We have heard from a number of people in other regions that one thing that they had to learn quickly was how to do online teaching/learning. How was that challenge handed by your department?

Actually, online teaching and learning have been easy for us, as the internet in China is now very developed. We are used to online conference meetings. Also, a lot of free online meeting software became available after COVID-19, so it is easy for us to organize the meetings with our colleagues and our students.

I personally have one to two meetings every day, including the department’s meeting, group meeting, academic meeting, etc. Our department also organizes online thesis defenses and career guidance discussions.

Teaching online is now very popular all over the country, ranging from university to high/junior/primary school, even kindergarten. My daughter is now having online class organized by the kindergarten. I also plan to organize an online international academic seminar between my group and another group abroad. One challenge will be to guarantee the high network connection speed.

I personally believe more and more online activities will emerge after COVID-19. The 5G technology, currently in deployment, will definitely play an important role.

What about the research/lab side of your work?

It is certain that COVID-19 has caused a great impact on our lives and work—including my own research and lab. Since 23 January 2019, our university, including my lab, has been closed. Our students were advised to stay at home. All experimental work—fabrication of optoelectronic devices, experiments of optical communications, etc.—stopped.

We have adapted to this by moving our recent research focus to theory and simulations. We have more time to read papers, write papers and have brainstorming meetings. You cannot do experiments, but you still have lots of things you can do if you want. So I personally think we can reduce the impact to the minimum by appropriately adjusting our work plan and focus.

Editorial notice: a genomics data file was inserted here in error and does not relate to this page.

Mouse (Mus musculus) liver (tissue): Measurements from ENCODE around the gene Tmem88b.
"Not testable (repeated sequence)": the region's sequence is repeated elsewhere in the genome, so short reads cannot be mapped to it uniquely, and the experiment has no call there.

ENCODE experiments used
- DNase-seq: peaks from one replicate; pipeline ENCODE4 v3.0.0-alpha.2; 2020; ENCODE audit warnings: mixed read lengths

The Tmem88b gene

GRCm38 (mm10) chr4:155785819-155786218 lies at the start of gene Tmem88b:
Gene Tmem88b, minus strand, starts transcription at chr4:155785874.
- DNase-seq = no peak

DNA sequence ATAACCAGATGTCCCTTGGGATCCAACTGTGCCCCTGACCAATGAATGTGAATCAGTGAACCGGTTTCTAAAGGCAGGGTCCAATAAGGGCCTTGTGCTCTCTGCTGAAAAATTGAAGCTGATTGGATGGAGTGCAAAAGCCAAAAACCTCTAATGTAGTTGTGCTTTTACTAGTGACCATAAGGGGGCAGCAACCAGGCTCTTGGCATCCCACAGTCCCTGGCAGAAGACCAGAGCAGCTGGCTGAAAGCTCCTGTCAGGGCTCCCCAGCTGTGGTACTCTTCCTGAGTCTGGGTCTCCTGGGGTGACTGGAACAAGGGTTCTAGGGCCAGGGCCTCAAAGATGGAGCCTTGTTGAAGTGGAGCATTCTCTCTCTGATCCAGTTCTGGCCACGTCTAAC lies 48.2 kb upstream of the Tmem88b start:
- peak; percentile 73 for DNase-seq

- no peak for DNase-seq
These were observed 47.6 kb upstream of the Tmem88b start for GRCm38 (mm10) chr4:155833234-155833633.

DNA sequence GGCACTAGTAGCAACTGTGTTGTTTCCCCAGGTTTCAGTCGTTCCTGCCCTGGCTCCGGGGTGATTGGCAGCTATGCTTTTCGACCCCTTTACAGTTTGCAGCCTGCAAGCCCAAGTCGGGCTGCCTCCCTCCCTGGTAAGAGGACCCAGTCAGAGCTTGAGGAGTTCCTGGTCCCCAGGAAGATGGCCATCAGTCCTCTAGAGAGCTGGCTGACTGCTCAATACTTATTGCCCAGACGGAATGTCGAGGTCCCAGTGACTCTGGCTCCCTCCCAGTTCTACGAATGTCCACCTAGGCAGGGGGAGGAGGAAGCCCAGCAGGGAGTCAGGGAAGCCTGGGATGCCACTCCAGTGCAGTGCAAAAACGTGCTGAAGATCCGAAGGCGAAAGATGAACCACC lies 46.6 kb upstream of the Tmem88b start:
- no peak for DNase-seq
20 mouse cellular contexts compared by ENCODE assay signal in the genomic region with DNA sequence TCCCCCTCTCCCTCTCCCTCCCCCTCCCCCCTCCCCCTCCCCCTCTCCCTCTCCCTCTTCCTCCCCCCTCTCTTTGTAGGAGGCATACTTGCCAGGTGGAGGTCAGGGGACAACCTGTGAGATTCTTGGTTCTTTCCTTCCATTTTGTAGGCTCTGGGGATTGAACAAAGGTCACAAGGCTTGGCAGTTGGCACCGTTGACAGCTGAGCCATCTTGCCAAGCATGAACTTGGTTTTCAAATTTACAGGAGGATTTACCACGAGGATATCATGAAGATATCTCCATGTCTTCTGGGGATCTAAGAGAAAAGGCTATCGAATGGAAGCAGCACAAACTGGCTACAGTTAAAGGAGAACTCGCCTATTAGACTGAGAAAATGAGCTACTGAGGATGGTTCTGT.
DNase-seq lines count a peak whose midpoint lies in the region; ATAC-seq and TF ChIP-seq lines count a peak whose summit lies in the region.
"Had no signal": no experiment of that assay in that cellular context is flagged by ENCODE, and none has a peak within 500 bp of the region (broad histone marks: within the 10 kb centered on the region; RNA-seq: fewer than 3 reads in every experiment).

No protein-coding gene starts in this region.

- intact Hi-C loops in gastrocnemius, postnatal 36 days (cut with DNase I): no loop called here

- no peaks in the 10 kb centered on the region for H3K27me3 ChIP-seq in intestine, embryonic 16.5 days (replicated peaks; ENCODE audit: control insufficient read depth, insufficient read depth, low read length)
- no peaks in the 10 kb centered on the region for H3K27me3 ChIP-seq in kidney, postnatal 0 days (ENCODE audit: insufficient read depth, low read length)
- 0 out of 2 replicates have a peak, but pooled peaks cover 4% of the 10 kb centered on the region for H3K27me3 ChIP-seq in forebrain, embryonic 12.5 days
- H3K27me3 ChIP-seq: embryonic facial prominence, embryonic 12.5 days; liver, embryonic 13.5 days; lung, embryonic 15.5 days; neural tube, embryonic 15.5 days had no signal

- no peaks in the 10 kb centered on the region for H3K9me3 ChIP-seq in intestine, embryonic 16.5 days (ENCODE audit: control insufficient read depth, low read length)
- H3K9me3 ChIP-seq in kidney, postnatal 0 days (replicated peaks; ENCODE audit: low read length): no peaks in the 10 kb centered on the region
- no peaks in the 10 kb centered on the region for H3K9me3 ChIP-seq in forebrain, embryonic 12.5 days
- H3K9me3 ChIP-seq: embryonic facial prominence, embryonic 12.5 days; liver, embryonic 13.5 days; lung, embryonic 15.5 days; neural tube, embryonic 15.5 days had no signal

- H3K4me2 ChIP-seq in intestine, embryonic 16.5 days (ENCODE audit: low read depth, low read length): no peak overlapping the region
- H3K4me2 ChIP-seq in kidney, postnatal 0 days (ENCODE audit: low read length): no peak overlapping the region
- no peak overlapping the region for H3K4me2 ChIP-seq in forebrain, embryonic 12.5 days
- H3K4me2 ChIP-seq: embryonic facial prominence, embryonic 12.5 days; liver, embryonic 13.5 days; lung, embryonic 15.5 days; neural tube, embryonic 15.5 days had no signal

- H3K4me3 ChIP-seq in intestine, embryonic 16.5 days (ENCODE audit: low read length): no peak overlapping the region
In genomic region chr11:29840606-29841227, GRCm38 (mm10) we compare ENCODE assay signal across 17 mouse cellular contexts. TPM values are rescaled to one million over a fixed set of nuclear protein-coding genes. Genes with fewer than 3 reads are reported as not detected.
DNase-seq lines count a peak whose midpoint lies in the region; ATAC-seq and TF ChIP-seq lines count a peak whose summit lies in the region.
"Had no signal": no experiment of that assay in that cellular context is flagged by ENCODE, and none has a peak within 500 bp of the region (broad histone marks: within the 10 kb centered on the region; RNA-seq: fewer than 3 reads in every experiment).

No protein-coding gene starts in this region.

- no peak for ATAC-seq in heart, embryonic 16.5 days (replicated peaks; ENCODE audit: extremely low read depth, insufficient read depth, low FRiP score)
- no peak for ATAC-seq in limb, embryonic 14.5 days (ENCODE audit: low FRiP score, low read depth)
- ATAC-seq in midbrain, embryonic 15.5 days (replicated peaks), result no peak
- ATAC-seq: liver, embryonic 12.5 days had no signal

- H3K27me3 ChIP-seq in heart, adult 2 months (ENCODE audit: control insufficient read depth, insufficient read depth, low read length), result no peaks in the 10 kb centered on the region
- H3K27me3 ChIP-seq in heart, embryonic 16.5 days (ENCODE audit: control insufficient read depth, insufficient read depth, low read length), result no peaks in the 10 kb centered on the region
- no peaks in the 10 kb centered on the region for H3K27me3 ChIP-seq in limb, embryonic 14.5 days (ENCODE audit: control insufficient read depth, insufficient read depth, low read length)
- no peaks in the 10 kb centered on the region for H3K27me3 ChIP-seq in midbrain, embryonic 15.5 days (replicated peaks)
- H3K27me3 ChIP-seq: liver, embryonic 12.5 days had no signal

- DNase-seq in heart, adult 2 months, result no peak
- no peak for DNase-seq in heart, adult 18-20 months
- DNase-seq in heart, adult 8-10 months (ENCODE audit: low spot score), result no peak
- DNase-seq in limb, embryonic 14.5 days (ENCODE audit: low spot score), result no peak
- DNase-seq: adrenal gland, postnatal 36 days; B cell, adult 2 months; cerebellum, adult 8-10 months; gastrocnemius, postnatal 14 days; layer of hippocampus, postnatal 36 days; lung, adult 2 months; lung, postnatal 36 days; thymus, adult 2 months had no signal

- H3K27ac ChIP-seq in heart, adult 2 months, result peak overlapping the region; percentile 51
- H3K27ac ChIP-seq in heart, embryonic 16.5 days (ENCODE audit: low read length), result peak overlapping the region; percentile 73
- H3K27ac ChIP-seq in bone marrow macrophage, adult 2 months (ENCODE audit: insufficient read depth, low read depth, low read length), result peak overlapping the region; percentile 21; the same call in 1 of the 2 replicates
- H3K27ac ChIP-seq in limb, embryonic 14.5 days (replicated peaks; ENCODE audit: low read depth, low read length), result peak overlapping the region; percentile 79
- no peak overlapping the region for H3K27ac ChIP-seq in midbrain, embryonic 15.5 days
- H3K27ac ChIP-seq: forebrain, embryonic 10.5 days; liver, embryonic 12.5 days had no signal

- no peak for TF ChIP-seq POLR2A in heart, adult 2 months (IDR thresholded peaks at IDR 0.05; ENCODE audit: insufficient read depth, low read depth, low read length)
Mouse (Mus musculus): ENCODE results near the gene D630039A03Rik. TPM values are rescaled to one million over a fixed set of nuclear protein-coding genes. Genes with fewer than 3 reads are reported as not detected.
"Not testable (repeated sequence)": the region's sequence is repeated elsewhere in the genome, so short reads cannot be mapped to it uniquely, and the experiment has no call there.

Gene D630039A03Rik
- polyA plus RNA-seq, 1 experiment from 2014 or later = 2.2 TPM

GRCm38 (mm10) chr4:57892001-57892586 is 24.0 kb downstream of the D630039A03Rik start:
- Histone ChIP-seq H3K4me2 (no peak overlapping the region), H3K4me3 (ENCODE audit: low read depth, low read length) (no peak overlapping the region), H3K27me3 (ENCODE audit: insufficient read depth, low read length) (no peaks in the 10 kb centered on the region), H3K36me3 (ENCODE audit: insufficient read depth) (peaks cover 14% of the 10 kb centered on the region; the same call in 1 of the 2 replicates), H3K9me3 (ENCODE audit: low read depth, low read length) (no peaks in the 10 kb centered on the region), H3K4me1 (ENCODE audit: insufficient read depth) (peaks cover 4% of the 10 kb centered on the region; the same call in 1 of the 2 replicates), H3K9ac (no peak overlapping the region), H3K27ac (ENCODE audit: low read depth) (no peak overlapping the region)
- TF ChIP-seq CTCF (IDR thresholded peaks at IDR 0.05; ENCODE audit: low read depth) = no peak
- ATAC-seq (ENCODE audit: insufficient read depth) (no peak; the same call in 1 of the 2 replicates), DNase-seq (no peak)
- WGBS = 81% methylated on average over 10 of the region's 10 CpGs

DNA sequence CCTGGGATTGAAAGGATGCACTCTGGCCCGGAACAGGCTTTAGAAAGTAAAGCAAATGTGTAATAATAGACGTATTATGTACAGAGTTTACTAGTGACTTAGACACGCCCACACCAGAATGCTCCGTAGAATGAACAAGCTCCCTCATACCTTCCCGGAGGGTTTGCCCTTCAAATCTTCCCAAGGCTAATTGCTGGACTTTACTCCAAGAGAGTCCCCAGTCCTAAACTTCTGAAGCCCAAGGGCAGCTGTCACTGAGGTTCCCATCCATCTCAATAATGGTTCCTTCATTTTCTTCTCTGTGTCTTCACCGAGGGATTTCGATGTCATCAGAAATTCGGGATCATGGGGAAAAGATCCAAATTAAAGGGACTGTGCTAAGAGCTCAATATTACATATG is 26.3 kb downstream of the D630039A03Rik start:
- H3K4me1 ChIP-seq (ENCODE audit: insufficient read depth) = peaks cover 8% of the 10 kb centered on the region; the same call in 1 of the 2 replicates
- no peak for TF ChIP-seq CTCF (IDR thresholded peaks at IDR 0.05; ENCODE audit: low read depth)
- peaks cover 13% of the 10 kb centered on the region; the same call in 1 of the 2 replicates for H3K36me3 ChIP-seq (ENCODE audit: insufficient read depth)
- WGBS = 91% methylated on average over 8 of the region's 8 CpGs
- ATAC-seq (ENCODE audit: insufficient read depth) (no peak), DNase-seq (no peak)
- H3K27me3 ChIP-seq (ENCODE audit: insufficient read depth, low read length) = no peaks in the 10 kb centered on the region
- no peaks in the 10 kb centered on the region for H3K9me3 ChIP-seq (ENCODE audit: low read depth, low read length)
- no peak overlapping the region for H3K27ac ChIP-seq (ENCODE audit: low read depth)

How did the crisis and lockdown affect things like planning research funding and personnel?

The crisis and lockdown have mainly caused the delay of lots of things. For example, we can still apply online for research funding—but with almost a one-month delay. Almost all things like planning research funding and personnel can be done online without paperwork, so the impact is limited. Despite the delay, everything still moves on.

We’re now seeing interesting news about activity starting up again in Wuhan. What can you tell us about this “re-start” and how it’s going?

That’s true—the re-start of Wuhan is indeed good news, and also, I believe, exciting news for the whole world under COVID-19. It represents a stage in the success of the battle against COVID-19.

HUST aerial shot

Huazhong University of Science and Technology, Wuhan, China. [Image: Wikimedia Commons / CC-By-SA 3.0]

In my experience, I have to say that our government has done a great thing and has taken decisive and effective measures to quickly control COVID-19. The results tell us everything. Our university has also done a lot of work to ensure the safety of teachers and students. After the re-start, we are first seeing the resumption of activity in large industrial firms. You may also have noted the removal of restrictions on outbound travel on 8 April 2020.

After that, Wuhan started to recover slowly. People outside of Wuhan began to return. Small companies, markets, enterprises and institutions also began to return to normal. School administrators and teachers began to return to work. Students will also return to school soon, in batches. All of these things are exciting, although more time will still be needed for a full recovery.

Are there specific rules related to the re-start of activity in Wuhan—for example, to try to prevent a re-spread of the virus?